Jeremy Hunt 'asked advice from News Corp' over phone hacking

May 11, 2012
The Mole

Rebekah Brooks's evidence to Leveson has unearthed a very awkward email

A BOMBSHELL email that suggests Jeremy Hunt sought advice from News Corp on how to handle the phone hacking scandal has put the Culture Secretary firmly back in the firing line.

The email, released as part of Rebekah Brooks’s evidence to the Leveson inquiry, was sent to the former News International CEO by Fred Michel, the European mouthpiece of News Corp. It contains the line:

“JH is now starting to looking [sic] to phone hacking/practices more thoroughly and has asked me to advise him privately in the coming weeks and guide his and No 10's positioning…”

The email also suggested that Hunt wanted to “prevent a public inquiry” into phone hacking at the News of the World. Hunt’s office said the version of events described by Michel’s email was “completely inaccurate”.

Hunt, who claims that Michel was really only in touch with his special adviser Adam Smith - who has now resigned - has said he will answer his critics when he appears in front of Leveson in the next few weeks.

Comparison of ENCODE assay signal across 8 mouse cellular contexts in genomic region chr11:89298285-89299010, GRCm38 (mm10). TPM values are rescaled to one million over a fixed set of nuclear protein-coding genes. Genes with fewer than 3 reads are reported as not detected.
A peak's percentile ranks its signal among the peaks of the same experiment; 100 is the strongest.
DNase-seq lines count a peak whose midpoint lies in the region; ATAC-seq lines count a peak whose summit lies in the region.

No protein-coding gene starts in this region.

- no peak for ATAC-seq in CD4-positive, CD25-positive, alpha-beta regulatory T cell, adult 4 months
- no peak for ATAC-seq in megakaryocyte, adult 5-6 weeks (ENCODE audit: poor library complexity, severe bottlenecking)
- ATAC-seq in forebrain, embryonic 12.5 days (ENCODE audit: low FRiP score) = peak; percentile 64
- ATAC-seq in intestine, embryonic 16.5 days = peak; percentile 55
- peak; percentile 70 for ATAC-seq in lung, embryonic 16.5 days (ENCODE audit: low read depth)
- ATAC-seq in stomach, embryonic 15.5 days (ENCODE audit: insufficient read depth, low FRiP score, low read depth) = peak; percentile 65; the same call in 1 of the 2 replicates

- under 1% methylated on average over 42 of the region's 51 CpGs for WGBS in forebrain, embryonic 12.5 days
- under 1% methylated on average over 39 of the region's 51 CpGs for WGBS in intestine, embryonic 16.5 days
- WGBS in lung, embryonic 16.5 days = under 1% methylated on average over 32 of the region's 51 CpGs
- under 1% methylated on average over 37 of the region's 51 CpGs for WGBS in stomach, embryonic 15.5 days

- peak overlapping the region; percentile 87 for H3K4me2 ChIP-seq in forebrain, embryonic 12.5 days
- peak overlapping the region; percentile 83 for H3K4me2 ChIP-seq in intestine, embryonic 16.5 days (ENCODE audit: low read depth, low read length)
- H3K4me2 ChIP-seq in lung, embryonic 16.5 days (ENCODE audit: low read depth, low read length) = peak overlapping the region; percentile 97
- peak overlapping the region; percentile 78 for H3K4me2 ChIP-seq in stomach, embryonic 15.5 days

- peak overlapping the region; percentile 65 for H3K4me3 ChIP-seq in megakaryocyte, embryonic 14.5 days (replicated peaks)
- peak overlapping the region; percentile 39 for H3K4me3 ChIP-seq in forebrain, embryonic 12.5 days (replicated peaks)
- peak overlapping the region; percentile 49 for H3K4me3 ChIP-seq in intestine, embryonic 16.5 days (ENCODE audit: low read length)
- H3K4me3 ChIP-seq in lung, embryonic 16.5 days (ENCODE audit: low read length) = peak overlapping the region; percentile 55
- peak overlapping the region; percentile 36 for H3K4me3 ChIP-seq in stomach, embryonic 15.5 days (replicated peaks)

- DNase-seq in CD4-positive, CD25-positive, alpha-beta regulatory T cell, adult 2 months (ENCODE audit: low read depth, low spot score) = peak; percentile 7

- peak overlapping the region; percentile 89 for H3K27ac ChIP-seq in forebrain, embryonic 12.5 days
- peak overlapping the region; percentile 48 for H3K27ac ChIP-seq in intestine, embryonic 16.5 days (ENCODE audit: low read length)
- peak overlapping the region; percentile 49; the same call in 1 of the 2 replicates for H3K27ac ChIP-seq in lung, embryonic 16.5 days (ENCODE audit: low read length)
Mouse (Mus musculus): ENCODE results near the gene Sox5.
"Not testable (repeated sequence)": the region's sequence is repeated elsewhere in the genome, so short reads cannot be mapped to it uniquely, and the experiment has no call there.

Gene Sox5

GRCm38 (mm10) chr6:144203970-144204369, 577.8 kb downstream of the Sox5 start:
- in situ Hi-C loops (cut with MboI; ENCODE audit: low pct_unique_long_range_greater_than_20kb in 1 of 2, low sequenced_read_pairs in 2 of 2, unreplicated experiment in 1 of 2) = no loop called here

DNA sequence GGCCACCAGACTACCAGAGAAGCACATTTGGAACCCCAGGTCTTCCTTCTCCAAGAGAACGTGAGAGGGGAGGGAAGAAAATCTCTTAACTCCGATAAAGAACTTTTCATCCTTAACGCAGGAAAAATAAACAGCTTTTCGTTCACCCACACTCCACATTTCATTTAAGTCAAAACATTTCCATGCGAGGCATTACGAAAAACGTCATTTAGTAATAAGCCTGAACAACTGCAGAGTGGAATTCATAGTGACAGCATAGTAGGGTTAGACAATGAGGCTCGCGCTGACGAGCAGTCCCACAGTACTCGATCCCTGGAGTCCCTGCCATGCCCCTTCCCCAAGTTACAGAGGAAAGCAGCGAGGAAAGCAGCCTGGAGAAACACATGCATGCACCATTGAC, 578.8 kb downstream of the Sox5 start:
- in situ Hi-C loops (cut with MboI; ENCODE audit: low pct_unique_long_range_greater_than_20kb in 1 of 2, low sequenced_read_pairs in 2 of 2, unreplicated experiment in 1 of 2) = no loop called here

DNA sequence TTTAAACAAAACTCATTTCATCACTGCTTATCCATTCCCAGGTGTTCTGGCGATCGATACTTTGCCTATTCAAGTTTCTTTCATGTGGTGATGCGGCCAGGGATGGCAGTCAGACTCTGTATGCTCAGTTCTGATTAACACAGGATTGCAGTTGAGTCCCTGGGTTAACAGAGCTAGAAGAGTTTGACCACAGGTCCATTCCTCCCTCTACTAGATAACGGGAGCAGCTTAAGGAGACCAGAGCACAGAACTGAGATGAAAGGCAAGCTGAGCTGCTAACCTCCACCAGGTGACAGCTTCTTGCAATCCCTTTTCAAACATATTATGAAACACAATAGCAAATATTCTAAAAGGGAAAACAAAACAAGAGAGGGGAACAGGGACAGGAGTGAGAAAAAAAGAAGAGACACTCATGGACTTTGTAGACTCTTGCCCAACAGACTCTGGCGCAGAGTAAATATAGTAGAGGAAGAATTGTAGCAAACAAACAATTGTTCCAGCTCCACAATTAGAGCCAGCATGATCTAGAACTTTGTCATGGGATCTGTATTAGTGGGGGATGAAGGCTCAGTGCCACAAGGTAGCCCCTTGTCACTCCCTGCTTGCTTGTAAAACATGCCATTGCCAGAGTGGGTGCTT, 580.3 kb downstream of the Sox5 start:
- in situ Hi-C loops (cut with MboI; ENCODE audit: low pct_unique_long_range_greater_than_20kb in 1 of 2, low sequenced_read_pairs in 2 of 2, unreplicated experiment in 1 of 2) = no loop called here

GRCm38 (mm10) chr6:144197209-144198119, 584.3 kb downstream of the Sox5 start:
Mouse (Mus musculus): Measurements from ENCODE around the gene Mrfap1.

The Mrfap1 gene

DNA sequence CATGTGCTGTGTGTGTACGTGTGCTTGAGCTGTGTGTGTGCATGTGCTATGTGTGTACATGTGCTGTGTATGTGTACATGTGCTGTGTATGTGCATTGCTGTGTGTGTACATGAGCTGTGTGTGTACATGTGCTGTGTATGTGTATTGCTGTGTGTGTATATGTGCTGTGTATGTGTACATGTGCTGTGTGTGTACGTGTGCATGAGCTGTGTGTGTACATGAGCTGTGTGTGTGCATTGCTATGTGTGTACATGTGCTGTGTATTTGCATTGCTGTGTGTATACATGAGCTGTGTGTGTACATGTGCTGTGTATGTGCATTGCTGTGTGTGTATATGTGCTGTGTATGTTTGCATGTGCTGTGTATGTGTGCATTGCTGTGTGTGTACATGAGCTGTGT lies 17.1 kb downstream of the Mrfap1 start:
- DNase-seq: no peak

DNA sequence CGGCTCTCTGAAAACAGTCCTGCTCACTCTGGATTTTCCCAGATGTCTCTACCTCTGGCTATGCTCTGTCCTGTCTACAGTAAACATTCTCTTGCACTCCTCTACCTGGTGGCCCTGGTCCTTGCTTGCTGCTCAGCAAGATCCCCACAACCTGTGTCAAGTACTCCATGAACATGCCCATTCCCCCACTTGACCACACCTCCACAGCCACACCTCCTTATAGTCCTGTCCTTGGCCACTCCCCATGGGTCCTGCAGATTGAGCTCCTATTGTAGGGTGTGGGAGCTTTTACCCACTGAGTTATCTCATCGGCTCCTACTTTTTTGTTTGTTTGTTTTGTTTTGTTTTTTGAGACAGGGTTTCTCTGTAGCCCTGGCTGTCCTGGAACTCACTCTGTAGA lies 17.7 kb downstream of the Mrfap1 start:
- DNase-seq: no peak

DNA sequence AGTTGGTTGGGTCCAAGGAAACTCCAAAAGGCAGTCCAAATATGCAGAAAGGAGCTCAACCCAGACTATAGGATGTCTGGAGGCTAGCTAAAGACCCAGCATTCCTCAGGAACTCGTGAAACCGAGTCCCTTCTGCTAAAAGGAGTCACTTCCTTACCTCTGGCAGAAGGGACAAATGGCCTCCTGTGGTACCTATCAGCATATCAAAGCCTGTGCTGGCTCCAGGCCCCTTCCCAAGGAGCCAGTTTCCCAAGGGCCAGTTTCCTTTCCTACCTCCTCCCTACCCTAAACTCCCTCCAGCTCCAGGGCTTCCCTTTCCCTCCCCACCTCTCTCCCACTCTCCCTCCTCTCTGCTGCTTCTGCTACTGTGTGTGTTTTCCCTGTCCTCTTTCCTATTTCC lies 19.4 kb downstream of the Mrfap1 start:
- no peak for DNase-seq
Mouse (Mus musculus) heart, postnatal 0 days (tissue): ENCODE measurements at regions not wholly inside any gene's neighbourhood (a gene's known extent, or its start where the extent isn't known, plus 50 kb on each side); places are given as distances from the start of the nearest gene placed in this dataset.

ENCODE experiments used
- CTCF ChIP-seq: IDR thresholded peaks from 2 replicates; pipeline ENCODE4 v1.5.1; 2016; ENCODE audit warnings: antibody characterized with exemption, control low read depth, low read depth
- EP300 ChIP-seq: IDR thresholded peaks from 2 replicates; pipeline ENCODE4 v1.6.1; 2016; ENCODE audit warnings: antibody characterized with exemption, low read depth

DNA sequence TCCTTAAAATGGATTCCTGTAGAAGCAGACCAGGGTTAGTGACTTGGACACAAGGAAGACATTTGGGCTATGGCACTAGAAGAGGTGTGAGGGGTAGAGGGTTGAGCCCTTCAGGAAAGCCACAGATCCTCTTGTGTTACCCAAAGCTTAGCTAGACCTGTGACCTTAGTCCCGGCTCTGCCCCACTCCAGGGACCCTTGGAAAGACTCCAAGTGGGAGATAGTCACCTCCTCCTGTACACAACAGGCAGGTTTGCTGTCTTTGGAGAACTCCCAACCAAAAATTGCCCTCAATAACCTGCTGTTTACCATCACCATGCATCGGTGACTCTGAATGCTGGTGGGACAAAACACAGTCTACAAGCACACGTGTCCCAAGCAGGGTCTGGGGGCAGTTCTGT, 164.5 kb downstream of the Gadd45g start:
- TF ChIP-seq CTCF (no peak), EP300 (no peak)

However, there will be even more pressure on David Cameron to open an independent inquiry into whether Hunt broke the ministerial code in the contacts through Smith and Michel, because Lord Leveson yesterday insisted that ruling on the issue was none of his business, guv’nor.

And Hunt might not be the only Cabinet minister investigated should an inquiry be instigated. Brooks also dragged George Osborne, the Chancellor, into the row over leaks to the Murdoch empire regarding News Corp’s bid to takeover BSkyB.

Until today, Osborne had remained largely free of the mud being thrown around about the bid, and the contacts between Hunt’s office and Murdoch executives through Michel.

But this afternoon, Brooks revealed that she discussed with Osborne over a private dinner a highly sensitive letter sent by Ofcom, the communications regulator, to News Corp saying it had found “potentially material public interest issues” which could have killed the bid.

Brooks sent an email to Michel on 14 December 2010 telling him that Osborne was “baffled” by the Ofcom intervention. It said: “Same from GO - total bafflement in response.” She told the inquiry today: “This seems to refer to the Ofcom issues letter that had been sent out a few days before.”

Under questioning by Robert Jay, the inquiry lawyer, she said she had met the Chancellor with her husband and George Osborne's wife at a restaurant the night before she sent the email.

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